I went to bed.
I quilted for 1.5 hours. 2 bobbins. Longarm bobbins.
I went to do family stuff.
I quilted 2 hours. 3 bobbins. Longarm bobbins.
I rewound 3 bobbins and saw I was getting low on thread. A 3,280 yard spool of thread. New 10 bobbins ago. I should be okay, right? I've never used anywhere near that much thread, so I'll be fine.
I quilted 1 more hour. 1.5 bobbins. Longarm bobbins.
One more pass!!!! 6 more block/motifs.
My machine threw a fit.
I looked up and over the quilt, trying to discern the reason.
Well that's not good.
I'm out of thread!
And I don't have another spool!
So I put tinfoil all over the quilt, hoping the cats wouldn't bother it (you know this is the world's most expensive cat hammock, right?!) in the time it took the thread to get here.
And finally, about a week later, the last portion was done!!!
I breathed a huge sigh of relief at this point. It was quilted. Binding, though it would take a while and wrestling the quilt to get the machine-sewn part sewn down would be difficult, I was in the home stretch.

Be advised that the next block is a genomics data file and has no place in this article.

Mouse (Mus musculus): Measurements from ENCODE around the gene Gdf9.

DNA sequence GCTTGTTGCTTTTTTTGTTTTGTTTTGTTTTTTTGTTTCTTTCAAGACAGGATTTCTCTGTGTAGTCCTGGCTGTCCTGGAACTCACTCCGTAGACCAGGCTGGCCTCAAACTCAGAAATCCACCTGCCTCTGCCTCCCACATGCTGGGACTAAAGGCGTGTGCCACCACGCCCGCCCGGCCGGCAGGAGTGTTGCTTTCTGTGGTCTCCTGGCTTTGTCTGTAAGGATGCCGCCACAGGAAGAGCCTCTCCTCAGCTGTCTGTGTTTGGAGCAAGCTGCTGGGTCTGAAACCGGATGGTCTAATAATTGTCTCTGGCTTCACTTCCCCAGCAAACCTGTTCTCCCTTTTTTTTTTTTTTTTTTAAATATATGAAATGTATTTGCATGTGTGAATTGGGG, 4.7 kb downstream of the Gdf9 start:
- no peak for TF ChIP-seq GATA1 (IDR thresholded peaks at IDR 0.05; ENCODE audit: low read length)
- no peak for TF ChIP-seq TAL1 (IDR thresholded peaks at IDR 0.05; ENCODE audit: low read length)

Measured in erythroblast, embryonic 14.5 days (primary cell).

Now it's time for a few photos!
Most of the quilt on my clothesline. (It's all there, just the line isn't tall enough!)
And a closeup of the quilting motif I used. This was super fun and has Angela written all over it!
The border was basically the same, just done in a linear fashion.
And a photo of the back that shows the quilting nicely, plus the dimension that thicker flannel gives. And, well, if you can see it, the actual pattern of the back fabric.
I wrestled the quilt and got the binding sewn on by machine on the first part and then had the long chore of sewing it down by hand on the second side. I do not recommend dark bindings, as you can't see well what you're doing, but I got it on. In July of 2016. Well, okay, the hand-sewing of binding may have taken a few months longer...